Since the late 1970s, only on a few occasions has the complete federal budget been approved in time for the start of the fiscal year. Delays typically occur due to partisan discord within Congress or between Congress and the president, such as the fight between President Trump and the House Democrats in FY 2019 over border wall funding. If Congress is unable to pass all 12 appropriation bills by the deadline, it must enact one or several consecutive continuing resolutions that extend the deadline for negotiations into the start of the new fiscal year. In order to avoid a chain of continuing resolutions, Congress will often bundle the unresolved budget requests together as a single piece of legislation, known as an omnibus appropriations bill. Omnibus bills, which are becoming progressively more common, tend to contain a diverse set of unrelated legislative items. In FY 2020, for example, the federal budget was passed in December 2019 in two omnibus bills after a continuing resolution was signed by President Trump an hour before the October 1 deadline.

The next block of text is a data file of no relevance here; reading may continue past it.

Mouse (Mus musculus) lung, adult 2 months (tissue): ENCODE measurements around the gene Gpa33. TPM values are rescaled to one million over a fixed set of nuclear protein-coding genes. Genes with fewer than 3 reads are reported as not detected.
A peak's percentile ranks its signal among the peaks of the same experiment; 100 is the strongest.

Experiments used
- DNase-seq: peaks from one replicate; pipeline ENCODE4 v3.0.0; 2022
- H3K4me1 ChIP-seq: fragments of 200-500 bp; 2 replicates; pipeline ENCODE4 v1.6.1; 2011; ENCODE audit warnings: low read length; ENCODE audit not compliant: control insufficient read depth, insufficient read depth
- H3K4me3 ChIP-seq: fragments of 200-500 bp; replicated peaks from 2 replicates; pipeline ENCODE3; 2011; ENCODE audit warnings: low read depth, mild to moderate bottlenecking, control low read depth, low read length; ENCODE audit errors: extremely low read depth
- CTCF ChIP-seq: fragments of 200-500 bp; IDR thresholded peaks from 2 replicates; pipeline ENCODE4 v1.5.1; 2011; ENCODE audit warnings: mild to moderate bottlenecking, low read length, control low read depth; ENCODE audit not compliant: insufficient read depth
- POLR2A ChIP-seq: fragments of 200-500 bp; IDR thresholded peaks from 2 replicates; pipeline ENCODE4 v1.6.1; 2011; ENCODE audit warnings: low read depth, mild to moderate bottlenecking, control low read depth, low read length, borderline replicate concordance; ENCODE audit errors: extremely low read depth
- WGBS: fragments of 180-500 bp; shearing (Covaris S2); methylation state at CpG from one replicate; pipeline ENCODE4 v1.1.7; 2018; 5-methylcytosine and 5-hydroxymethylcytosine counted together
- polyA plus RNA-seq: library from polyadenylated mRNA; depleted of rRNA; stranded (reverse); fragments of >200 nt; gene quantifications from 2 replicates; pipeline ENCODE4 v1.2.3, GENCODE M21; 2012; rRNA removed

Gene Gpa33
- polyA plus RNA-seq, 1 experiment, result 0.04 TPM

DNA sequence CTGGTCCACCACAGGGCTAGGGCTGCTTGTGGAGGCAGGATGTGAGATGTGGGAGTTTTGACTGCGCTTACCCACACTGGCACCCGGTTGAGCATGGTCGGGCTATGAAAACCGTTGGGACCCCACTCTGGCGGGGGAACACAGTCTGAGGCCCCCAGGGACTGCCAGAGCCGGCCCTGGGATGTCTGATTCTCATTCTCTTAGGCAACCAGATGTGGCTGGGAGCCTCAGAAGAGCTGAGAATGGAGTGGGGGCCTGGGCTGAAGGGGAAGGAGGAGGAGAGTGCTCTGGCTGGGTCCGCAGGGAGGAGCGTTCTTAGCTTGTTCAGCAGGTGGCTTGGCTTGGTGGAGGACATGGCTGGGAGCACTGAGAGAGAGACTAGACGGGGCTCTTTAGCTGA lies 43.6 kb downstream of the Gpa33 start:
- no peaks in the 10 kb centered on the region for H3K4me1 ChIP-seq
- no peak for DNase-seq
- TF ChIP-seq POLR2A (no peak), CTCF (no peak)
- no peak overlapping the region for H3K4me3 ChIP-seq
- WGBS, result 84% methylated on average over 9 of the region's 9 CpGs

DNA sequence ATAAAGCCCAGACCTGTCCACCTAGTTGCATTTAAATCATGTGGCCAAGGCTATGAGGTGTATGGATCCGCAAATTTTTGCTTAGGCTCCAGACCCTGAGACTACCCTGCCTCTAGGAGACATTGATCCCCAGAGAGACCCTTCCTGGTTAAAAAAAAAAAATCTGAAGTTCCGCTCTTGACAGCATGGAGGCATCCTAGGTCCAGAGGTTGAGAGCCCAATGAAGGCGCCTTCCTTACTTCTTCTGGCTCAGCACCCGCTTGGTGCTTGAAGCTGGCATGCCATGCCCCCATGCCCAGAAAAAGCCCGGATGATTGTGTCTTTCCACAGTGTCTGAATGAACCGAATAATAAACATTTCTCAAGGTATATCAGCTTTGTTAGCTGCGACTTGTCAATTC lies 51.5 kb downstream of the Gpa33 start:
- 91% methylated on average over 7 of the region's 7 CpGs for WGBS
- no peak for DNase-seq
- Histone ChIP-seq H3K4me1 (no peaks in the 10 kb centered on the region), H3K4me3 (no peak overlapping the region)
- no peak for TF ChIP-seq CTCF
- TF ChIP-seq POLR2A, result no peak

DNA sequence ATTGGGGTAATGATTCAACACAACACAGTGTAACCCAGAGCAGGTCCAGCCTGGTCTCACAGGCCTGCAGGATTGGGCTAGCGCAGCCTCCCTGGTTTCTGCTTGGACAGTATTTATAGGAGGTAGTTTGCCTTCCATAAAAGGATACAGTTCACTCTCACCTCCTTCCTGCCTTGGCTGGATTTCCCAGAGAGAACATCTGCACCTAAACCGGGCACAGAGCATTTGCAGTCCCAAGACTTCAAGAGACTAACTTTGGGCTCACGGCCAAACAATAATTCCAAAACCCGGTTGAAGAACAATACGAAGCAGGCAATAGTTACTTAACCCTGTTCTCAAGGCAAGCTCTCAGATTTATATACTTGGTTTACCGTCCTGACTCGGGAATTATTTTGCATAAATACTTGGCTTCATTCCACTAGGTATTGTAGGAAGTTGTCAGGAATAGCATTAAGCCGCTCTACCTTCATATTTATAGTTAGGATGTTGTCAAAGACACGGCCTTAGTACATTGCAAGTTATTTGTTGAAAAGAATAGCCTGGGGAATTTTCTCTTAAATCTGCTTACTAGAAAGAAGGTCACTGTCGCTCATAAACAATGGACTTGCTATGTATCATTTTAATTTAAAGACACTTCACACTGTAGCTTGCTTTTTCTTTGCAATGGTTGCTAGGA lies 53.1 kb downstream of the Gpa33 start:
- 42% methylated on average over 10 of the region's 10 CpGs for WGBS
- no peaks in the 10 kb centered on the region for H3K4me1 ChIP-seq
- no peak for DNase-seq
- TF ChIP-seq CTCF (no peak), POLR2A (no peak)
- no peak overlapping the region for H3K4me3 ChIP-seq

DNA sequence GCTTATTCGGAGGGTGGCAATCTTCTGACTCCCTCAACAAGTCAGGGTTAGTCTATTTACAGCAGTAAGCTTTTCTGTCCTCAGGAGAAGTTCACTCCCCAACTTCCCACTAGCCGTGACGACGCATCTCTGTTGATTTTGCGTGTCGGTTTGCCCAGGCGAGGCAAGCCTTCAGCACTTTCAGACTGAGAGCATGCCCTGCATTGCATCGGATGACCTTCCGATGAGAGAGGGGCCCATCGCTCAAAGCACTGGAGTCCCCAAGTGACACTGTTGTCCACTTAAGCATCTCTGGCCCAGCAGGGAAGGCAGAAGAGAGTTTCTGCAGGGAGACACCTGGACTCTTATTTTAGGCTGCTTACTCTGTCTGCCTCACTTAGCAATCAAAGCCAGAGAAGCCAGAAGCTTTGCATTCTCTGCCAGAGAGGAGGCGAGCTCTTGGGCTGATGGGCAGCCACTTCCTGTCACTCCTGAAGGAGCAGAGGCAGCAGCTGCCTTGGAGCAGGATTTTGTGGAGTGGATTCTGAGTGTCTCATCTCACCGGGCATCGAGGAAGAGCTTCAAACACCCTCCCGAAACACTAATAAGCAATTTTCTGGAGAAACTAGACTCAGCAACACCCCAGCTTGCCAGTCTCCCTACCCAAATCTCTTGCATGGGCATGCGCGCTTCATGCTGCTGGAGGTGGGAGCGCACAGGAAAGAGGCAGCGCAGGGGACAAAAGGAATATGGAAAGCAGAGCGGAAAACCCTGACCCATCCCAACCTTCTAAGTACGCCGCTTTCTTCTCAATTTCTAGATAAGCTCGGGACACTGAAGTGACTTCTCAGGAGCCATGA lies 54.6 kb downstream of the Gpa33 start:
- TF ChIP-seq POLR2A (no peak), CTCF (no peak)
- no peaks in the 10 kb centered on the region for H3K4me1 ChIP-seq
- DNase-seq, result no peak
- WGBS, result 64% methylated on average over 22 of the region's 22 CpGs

Delayed budget approvals can severely disrupt agency operations, with agencies forced to continue to work under the guidelines of their previous budgets with no way of knowing when their budget will be approved or what it will look like. Programs that a new fiscal budget would end or substantially alter still have funding for this period, while new projects cannot be started until the budget is approved. This system is particularly detrimental to R&D agencies, which need predictable budgets to ensure the continuity of data collection for long-term research programs, as well as adequate staffing of research laboratories with scientists at all stages of their careers.14 Graduate students and postdocs in training are particularly sensitive to gaps in access to research facilities or abrupt changes to career trajectories due to loss of federal funding.15 Additionally, the construction of large-scale research facilities, such as telescopes, satellites, and particle accelerators, can span a decade or more, and relies on consistent funding to make predictable progress to meet program goals.